Sam Bushman

Cole County Presiding Commissioner Sam Bushman is part of a team leading efforts to make sure all residents are counted in the 2020 census.

Local officials are taking the lead to make sure a complete count of residents is made during the 2020 Census this spring. Jefferson City and Cole County hosted a joint “Complete Count Committee” kick-off meeting earlier this week.

The count is mandated by the Constitution and conducted by the U.S. Census Bureau, a nonpartisan government agency. The 2020 Census counts the population in all 50 states, the District of Columbia, and five U.S. territories (Puerto Rico, American Samoa, the Commonwealth of the Northern Mariana Islands, Guam, and the U.S. Virgin Islands). Each home will receive an invitation to respond to a short questionnaire—online, by phone, or by mail. This will mark the first time that you will be able to respond to the census online.

The census provides critical data that lawmakers, business owners, teachers, and many others use to provide daily services, products, and support for you and your community. Every year, billions of dollars in federal funding go to hospitals, fire departments, schools, roads, and other resources based on census data.

The results of the census also determine the number of seats each state will have in the U.S. House of Representatives, and they are used to draw congressional and state legislative districts.

It's also in the Constitution: Article 1, Section 2, mandates that the country conduct a count of its population once every 10 years. The 2020 Census will mark the 24th time that the country has counted its population since 1790.

Participating in the census is required by law, even if you recently completed another survey from the Census Bureau.

With the implementation of telephones and the internet as methods for collecting information, Cole County Presiding Commissioner Sam Bushman has high hopes that 2020 will be the most accurate year for the Census.

“I’m optimistic that we may be able to get a better count than ever before,” Bushman said. “Ten years ago, you couldn’t do that. You had to use snail mail. You got (the Census) in the mail, you filled it out, and then you sent it back. If you didn’t send it back then Census takers would go out and knock on your door just to try to count everybody.”

Working more efficiently and more closely with Jefferson City, Bushman believes it’s important they get a proper count from the whole area. Especially when taking account for those that were affected or displaced by last year’s tornado.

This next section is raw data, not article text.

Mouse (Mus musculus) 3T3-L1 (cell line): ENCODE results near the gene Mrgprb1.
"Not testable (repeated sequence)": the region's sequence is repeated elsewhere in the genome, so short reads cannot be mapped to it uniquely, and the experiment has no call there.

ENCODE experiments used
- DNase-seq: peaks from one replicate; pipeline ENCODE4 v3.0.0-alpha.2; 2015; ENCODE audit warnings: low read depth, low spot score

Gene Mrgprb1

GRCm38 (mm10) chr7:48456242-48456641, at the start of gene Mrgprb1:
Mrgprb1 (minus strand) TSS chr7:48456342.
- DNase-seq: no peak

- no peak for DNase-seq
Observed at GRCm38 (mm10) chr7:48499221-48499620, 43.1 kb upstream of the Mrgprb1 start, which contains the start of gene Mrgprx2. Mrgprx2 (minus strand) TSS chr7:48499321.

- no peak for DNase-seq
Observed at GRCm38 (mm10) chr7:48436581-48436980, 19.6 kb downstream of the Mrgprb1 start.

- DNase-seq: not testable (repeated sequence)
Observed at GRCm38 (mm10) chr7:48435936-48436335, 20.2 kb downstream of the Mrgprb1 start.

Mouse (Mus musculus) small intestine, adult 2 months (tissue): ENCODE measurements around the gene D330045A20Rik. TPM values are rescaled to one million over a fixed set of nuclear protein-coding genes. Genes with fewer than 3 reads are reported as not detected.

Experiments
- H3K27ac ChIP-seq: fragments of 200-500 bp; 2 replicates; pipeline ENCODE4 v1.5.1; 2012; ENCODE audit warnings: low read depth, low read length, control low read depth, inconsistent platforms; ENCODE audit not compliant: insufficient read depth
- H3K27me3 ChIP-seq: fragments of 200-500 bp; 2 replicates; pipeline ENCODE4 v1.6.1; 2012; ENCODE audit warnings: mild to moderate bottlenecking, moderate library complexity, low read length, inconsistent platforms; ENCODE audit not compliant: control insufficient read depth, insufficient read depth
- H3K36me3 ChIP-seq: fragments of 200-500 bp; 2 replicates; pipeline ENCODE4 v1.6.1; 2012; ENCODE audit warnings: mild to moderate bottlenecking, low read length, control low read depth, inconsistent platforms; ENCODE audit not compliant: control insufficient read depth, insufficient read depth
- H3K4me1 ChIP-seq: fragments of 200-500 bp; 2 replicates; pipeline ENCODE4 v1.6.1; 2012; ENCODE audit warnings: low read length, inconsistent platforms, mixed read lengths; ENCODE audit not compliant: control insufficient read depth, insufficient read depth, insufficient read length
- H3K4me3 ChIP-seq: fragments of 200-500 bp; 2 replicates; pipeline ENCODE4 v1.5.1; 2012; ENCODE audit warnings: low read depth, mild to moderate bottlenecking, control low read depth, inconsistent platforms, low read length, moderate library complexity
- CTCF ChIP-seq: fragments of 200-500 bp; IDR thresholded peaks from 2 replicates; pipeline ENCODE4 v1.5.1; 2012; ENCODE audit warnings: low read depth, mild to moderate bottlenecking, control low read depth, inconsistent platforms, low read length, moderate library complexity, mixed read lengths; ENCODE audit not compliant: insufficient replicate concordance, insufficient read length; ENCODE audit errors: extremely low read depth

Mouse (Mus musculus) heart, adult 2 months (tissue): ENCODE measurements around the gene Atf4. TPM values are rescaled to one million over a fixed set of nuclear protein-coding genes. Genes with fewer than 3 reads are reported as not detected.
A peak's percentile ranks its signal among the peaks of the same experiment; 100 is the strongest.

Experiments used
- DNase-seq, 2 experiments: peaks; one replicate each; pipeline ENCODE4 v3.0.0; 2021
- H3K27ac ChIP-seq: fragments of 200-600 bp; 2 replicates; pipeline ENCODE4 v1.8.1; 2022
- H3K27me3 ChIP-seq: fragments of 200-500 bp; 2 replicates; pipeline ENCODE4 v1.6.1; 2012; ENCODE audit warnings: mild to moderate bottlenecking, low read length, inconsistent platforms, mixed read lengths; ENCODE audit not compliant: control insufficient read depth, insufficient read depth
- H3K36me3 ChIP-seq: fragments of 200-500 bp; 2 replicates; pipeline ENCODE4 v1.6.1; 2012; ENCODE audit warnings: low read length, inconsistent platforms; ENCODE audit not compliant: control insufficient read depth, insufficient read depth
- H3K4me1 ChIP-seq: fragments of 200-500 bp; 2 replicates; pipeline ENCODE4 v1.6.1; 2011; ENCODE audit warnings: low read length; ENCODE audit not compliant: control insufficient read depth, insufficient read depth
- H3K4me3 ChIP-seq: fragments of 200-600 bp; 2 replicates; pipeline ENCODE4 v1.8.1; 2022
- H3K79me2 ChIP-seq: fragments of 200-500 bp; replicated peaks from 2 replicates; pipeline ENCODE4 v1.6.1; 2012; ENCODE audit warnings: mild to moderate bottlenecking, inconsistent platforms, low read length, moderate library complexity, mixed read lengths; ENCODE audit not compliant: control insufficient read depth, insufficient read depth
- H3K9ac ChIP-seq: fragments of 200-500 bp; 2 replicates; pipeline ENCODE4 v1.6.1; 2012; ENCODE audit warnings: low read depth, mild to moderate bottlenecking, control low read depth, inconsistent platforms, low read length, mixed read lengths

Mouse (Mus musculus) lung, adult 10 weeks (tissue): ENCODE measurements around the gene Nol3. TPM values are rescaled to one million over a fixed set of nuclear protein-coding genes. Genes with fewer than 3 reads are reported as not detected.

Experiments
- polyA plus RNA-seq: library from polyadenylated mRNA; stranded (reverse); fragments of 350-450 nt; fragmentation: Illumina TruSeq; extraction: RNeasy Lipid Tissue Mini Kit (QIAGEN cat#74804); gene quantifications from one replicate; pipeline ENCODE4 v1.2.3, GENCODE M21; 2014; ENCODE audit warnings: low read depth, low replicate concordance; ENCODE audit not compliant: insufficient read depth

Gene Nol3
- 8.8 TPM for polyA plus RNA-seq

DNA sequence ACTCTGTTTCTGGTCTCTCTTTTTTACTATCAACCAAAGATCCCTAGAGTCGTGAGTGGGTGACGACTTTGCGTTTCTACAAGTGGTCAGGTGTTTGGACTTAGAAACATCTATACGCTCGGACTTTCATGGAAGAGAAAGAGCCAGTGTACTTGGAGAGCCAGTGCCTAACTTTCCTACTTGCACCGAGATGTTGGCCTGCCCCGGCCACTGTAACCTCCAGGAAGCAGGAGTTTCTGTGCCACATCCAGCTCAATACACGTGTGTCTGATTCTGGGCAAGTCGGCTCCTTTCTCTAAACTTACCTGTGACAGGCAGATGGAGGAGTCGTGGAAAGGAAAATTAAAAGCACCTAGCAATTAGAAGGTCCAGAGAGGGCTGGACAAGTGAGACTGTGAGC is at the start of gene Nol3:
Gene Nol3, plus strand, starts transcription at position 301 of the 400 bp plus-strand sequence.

“I think we can help each other. We want to count everybody,” Bushman said. “People are worried that after the tornado we’ve got displaced citizens or people that have left. I don’t think so, I think they’re living with their families or living with their friends. They’re living all over the place, so we have to find them and get them counted.”

“We’re looking forward to working together, the city and county, on the Census for 2020,” said Jefferson City Mayor Carrie Tergin. “We encourage everyone to be counted. It’s very important that we work together to get the word out and encourage participation as we all look forward to Census and look forward to being counted.”

According to Bushman, everyone will be accounted for and their information will not be given to government agencies or courts and will be used for statistical purposes only. Bushman’s main concern lies in making sure people feel safe with their personal information.

 “My main fear is that there are going to be a lot of scammers out there who are going to try to pose as Census takers and try to get social security numbers and banks account numbers, so that’s not going to be asked,”  Bushman said. “We need to educate the people. That’s what I want to do. It’s a simple ten questions, it’s nothing personal like social security numbers, and we do need them to be counted.”

The Census is an ongoing process the Cole County Commission wants their residents to be aware of. According to Bushman, its important to be informed, accounted for, and secure with their personal information.

“Residents will receive notice to complete the Census online, by phone, or by mail. April 1 is Census day but in May, the US Census Bureau will begin following up in person with households that have not yet responded. You can do it by phone, you can do it by mail but be very careful. No one should be scammed or have information stolen,” Bushman said. “If you’re going to do it by phone you should be the person that initiates the call and not just necessarily give the information to somebody who calls and says I’m with the Census.”

The 2020 census will begin in remote parts of Alaska in January, but most U.S. households will receive mailings in March asking them to participate. In addition to the basic population count, the form asks for each person’s age, sex, Hispanic origin, race and relationship to the resident in their household who fills out the questionnaire. 

Census workers will also have an opportunity to apply for work with a job fair set up by the Cole County Commission. As the new year continues so will work on the census and those organizing will continue to notify and educate residents.

“We’re probably going to hold a job fair at some point because, again, we need Census workers and my understanding is that a Census worker is going to make $13 to $23 per hour. So, for somebody who wants a part-time job, I think it could be beneficial,” said Bushman.

 “I want the people of Cole County and Jefferson City to know that the Census is taking place. I’m hearing there are Census workers already out there in the field so if you get anything in the mail it probably isn’t bogus. But make sure to check with us. Make sure to check with the city or the county to make sure you’re not being duped.”